Selçuk, Ephesus

  • Post category:Europe / Turkey

As we had an early morning flight from Kayseri to Izmir, we decided to spend the night there rather than get up before dawn for a 1 hour minibus transfer. 

The shuttle was direct to the airport, and we got a taxi fo our hotel which suppose to be 5 minutes away.  It was probably 3 minutes the way our driver drove.  Over 100 km/hour, in a residential zone totally ignoring the 2 sets of red traffic lights and then thankfully was forced to slow down when we met other (slower) traffic.

We got another (normal speed) taxi to drop us downtown where we had lunch in the food court of a small mall.  This was clearly not a tourist town, and they were so nice to us while we did our point and smile approach to ordering.  Later while walking the street an older man saw me looking at the maps on my phone and speaking no English /understanding no Turkish he recommended that we visit the famous Mosque in the city.  People went out of their way to be nice to us. 

Mall eating and a new Acrylic hat to beat the cold

After lunch we visited the Seljuk Civilisations Museum.  They have done a really good job of displaying the ancient civilization.  There wasn’t a lot of English descriptions, but we really did enjoy it.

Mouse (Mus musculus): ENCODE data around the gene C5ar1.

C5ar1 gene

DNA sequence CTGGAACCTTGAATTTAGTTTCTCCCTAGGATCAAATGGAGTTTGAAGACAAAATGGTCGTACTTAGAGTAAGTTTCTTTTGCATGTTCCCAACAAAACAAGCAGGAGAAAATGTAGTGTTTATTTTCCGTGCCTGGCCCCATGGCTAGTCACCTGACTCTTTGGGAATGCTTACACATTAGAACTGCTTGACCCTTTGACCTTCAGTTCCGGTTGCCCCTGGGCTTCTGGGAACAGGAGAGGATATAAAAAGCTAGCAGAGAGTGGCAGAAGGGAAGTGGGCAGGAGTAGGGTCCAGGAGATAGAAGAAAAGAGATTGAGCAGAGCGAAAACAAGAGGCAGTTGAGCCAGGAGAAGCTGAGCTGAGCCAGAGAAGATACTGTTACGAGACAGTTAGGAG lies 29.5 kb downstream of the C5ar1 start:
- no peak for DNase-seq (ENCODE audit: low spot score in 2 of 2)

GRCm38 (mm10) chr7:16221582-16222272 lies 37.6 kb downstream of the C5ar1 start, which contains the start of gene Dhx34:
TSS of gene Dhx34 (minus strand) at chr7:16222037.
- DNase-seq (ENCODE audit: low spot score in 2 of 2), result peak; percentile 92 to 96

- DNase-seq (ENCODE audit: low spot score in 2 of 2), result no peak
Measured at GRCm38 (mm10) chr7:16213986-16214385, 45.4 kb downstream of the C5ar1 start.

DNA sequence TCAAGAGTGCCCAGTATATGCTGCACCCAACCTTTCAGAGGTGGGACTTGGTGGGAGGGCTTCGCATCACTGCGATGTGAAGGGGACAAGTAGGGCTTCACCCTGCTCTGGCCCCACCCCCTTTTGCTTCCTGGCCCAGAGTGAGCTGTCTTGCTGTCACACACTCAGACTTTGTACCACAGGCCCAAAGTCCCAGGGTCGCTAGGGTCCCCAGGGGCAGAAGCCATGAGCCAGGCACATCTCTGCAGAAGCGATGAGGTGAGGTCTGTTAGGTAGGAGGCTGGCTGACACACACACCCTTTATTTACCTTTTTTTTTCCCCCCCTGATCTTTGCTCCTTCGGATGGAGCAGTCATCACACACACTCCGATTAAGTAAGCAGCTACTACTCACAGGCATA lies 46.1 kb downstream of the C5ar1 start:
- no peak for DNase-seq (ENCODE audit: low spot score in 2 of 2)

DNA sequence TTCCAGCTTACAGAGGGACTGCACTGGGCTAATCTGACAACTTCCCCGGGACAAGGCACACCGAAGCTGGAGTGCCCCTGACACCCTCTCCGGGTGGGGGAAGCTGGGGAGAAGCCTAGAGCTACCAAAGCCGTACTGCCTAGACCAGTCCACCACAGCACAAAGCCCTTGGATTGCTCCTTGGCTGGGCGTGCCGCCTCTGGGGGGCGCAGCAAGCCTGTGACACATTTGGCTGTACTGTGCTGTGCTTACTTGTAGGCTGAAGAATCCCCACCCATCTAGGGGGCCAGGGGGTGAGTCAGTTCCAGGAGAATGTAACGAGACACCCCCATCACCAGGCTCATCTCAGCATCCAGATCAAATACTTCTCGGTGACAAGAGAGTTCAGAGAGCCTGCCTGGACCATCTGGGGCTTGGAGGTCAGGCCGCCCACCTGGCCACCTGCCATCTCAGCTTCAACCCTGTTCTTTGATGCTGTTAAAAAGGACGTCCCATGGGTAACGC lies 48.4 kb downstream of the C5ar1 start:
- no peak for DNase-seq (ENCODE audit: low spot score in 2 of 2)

The next morning when we stepped outside after a quick breakfast, we could see it was lightly snowing.  Up until yesterday temperatures on the trip had been sunny and 18-25 degrees during the day.  Never mind – we are going to Izmir and temperatures on the coast were back in the 18 degree range. 

At Izmir we took the IzBan which is light urban rail and would take us 60km north to Selçuk, home for the next 4 nights.  The train staff were also kind and pointed us the right direction.  We are definitely back in more temperate climes as there is kilometre after kilometre of trees laden with oranges. 

The UNESCO listed city of Ephesus was the reason we came to this part of Turkey.  It is an ancient city that has been an important part of the Roman empire and excavations in the last 150 years have revealed well-preserved ruins over a large area.  Originally it was a harbour city, but slowly the land encroached so that it was located over 5 kilometres from the sea by the time it started to be abandoned.